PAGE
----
Beneath the artistry, ‘When Animals Dream’ is nothing new

It’s tiring sitting through the same horror movie time and again. There are a few diamonds in the rhinestones, but “When Animals Dream” is just another rhinestone. It’s got a diamond’s sheen, but with none of its strength. Sometimes, that sheen raises the atmosphere and tone well; however, the rest of the movie never follows. In fact, “When Animals Dream” is so underwhelming that it’s hard to form an opinion about it. At its deepest, it’s an average horror flick veiled by artistry.

Marie (Sonia Suhl) lives in a lonely fishing village with her father, Thor (Lars Mikkelsen, “The Day Will Come”) and her seemingly catatonic mother, Mor (Sonja Richter, “Gentlemen”). After a strange rash appears on Marie’s chest, she begins to change. Something is amiss in the village, however. It seems that everyone knows what’s happening to her better than she does.

Transformation narratives, broken down, are more about the “before” than the “after.” “Before,” the character is built up, given dimension while the affliction spreads. “After,” the man becomes the monster, and the attributes of both get too mixed up to tell who’s who. The problem with “When Animals Dream” is that the before establishes nothing about Marie, opting instead to build her relationships with other, equally vague people.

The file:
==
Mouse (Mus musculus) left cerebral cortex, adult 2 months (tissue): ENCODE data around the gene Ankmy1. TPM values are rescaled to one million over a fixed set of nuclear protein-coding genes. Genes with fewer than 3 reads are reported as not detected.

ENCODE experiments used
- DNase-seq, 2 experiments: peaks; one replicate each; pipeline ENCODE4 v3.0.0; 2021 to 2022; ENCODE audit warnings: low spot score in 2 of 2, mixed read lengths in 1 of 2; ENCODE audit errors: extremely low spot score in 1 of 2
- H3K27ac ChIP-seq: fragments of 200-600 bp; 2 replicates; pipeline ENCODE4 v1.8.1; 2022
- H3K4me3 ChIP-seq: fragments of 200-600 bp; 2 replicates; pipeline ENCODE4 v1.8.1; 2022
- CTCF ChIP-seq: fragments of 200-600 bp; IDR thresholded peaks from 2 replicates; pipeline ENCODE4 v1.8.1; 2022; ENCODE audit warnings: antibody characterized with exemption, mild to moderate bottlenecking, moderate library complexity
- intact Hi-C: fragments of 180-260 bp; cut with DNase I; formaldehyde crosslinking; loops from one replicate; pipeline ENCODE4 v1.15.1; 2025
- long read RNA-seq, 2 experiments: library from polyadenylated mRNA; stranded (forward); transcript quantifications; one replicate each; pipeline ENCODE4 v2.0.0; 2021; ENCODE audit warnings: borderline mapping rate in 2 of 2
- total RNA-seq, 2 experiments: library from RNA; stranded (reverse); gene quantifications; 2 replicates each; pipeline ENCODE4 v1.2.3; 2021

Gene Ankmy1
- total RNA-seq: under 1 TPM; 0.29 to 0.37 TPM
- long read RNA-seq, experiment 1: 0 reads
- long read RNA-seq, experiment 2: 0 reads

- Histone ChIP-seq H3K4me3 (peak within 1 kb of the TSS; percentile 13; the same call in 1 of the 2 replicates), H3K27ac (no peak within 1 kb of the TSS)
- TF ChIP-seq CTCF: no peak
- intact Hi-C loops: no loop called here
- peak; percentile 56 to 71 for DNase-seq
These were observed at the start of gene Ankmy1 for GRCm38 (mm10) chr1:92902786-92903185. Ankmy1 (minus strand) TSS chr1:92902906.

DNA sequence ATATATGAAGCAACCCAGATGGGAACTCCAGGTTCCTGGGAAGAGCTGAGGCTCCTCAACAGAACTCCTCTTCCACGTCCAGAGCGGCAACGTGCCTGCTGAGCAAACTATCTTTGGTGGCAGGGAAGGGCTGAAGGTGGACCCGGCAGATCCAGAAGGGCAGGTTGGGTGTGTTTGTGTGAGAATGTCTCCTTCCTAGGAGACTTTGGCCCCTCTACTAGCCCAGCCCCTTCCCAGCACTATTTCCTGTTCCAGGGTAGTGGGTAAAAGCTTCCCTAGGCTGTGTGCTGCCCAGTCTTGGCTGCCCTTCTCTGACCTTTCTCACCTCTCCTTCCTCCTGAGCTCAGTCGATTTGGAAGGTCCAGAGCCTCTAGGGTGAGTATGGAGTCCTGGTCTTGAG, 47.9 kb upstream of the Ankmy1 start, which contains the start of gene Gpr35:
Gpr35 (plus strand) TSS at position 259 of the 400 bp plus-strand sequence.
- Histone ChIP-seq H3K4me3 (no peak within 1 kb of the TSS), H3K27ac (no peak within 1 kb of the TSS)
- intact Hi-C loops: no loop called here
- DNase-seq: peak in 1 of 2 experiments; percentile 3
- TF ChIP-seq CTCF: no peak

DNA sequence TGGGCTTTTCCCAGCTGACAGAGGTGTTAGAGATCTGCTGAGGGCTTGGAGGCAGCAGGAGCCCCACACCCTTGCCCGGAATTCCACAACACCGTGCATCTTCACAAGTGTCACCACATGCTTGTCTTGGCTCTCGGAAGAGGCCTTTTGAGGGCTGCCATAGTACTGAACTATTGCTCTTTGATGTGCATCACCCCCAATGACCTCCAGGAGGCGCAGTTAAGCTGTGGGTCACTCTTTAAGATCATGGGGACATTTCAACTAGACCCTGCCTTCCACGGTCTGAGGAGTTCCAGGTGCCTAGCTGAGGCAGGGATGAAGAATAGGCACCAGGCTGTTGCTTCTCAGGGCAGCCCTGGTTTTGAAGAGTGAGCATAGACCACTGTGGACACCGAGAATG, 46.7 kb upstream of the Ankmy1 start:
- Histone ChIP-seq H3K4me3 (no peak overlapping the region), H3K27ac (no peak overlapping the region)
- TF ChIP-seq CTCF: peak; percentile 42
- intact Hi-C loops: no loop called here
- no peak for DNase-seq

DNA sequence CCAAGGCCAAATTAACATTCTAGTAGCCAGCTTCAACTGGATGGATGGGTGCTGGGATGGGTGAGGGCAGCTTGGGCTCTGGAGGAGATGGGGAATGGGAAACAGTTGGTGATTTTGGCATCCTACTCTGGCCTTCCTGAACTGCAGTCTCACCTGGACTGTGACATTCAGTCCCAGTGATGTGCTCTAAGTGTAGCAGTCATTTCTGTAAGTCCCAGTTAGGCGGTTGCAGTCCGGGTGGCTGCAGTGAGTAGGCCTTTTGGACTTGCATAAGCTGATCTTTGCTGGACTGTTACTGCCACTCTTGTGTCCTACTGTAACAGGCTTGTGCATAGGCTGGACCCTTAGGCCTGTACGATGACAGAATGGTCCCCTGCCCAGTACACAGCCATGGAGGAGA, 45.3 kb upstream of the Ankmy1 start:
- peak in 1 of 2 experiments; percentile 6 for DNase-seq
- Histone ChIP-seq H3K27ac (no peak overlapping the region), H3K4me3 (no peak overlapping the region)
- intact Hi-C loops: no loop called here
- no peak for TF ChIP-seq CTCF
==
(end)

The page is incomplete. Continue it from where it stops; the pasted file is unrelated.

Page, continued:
So when the after hits, it’s not scary or effective in any way. Things just kind of happen, and they’re left there. Viewers have to take it on faith that, without knowing who she was before, Marie is very different now, so she will do very different things. Horrible things. Look at how monstrous she’s become! But when you only see the monster, is it really monstrous?

Even worse, the movie falls back on the usual thematic territory: the dangers of female sexuality. This doesn’t hurt the movie, it just lumps it in further with most horror out there. It just feels so safe. And in a world with horror like “The Witch,” “The Babadook,” and “It Follows,” “When Animals Dream” just doesn’t cut it.

In the end, this movie is your typical werewolf flick, but it’s got enough of an artistic sheen to feel different. And that’s its biggest trick. Truly, the movie wants to be subversive and interesting. Its fascinating texture is evidence of that. But it just isn’t. It’s too familiar and indistinct to take on a life of its own. For a movie so focused on transformation, it’s ironic that “When Animals Dream” never evolves itself.